Although Madagascar’s capital city of Antananarivo has a population of more than 1.3 million people, the majority of Malagasy people live in rural areas, where traditional customs and practices are the norm. Men and women who live in the countryside, for example, mainly wear locally made garments like dresses with gathered skirts and oversized shirts with long pants, while wealthier individuals and those living in cities often wear a mix of Western attire and traditional items like lambas (shawls) and raffia hats. Many Malagasy people will also celebrate family-focused ceremonies, such as Famadihana (a sacred ritual that involves removing the bones of loved ones from an ancestral crypt to rewrap with fresh garments).

Music is an integral part of Malagasy culture. Western dances, lyrics and instruments are blended with Malagasy rhythms to create the bulk of the country’s contemporary music. Western musical styles like rock, jazz and hip-hop can also be heard here, but one of Madagascar’s most popular genres is salegy, an energetic style that features electric guitars, accordions, drums and call-and-response vocals. Salegy and other genres are played at various bars and clubs throughout Antananarivo, including the Hotel Glacier, Pandora Station and Espace Dera, but prostitution – which is illegal in Madagascar – occasionally takes place in entertainment venues, so exercise caution when enjoying Malagasy nightlife.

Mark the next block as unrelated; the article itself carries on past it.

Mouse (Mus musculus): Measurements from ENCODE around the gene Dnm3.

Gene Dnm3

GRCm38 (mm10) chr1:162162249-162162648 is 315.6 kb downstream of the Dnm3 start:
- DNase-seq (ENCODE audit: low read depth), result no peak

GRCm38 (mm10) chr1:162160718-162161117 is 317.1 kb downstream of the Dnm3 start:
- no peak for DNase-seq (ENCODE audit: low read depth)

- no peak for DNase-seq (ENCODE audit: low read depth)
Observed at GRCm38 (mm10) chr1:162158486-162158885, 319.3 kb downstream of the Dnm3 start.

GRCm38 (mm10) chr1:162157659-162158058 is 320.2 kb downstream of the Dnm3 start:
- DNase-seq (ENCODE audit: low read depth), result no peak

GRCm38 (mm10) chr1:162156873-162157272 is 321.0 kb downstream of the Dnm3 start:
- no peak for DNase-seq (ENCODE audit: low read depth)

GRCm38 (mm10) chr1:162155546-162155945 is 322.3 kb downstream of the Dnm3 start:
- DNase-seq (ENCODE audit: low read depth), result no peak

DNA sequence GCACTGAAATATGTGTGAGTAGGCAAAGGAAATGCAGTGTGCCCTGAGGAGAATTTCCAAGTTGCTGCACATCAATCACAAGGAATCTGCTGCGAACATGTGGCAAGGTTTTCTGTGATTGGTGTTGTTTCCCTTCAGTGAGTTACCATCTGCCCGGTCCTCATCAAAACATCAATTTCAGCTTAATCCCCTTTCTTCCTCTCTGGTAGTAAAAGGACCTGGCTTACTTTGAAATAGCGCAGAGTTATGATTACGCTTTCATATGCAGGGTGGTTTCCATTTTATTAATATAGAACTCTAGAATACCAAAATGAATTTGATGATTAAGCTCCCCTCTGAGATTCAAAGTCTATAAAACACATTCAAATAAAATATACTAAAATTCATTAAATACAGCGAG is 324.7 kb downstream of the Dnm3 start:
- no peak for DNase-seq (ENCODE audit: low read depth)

The official currency in Madagascar is the Malagasy ariary (MGA). One Malagasy ariary equals approximately $0.0003, or less than one American penny, but you’ll want to check the latest exchange rate before visiting. Euros are easiest to convert to Malagasy ariary in-country, but some currency exchange vendors will take dollars. Credit cards are not accepted at most Malagasy locales, so plan on using cash; if you need additional currency, ATMs are available in most major towns.

The best way to get around Madagascar is to hire a car with a driver or join an organized tour. Car rentals commonly come with a driver as part of their rates and give you the most flexibility with your itinerary. Tours, however, generally cover the cost of accommodations and some or all meals, but you’ll have to stick to a set schedule and travel with other visitors. Limited public transportation options are also available, but these affordable services are slow and often uncomfortable and unsafe. For longer trips between select towns, traveling by plane can be arranged. Getting to the island will require flying into Ivato International Airport (TNR) in Antananarivo or arriving by cruise ship to various Malagasy locales, including Antsiranana, Nosy Be and Tamatave, via cruise operators like Costa Cruises and MSC Cruises.